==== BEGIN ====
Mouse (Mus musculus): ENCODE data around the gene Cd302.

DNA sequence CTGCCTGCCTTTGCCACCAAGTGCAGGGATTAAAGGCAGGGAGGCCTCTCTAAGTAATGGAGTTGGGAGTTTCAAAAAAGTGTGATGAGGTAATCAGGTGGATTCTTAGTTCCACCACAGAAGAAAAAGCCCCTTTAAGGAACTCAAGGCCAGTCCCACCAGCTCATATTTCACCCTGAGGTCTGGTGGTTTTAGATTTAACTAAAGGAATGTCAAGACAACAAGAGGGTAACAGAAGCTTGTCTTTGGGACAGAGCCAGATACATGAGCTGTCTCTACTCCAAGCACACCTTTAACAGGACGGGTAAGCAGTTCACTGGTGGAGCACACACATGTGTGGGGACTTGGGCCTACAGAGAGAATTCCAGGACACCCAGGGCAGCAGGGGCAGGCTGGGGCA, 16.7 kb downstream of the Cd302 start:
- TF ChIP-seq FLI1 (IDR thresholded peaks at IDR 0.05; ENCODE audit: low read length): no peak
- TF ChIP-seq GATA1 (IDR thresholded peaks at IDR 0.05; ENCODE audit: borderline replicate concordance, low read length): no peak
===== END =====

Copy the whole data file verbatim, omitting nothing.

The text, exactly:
Mouse (Mus musculus): ENCODE data around the gene Cd302.

DNA sequence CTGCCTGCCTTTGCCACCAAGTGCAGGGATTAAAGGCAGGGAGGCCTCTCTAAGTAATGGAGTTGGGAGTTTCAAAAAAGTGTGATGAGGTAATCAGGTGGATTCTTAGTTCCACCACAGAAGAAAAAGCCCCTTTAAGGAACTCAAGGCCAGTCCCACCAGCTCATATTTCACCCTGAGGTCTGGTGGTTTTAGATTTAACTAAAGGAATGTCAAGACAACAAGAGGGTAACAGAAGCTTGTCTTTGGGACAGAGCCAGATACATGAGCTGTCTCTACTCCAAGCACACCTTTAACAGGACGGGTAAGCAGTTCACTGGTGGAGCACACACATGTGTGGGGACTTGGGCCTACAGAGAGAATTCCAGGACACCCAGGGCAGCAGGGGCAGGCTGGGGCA, 16.7 kb downstream of the Cd302 start:
- TF ChIP-seq FLI1 (IDR thresholded peaks at IDR 0.05; ENCODE audit: low read length): no peak
- TF ChIP-seq GATA1 (IDR thresholded peaks at IDR 0.05; ENCODE audit: borderline replicate concordance, low read length): no peak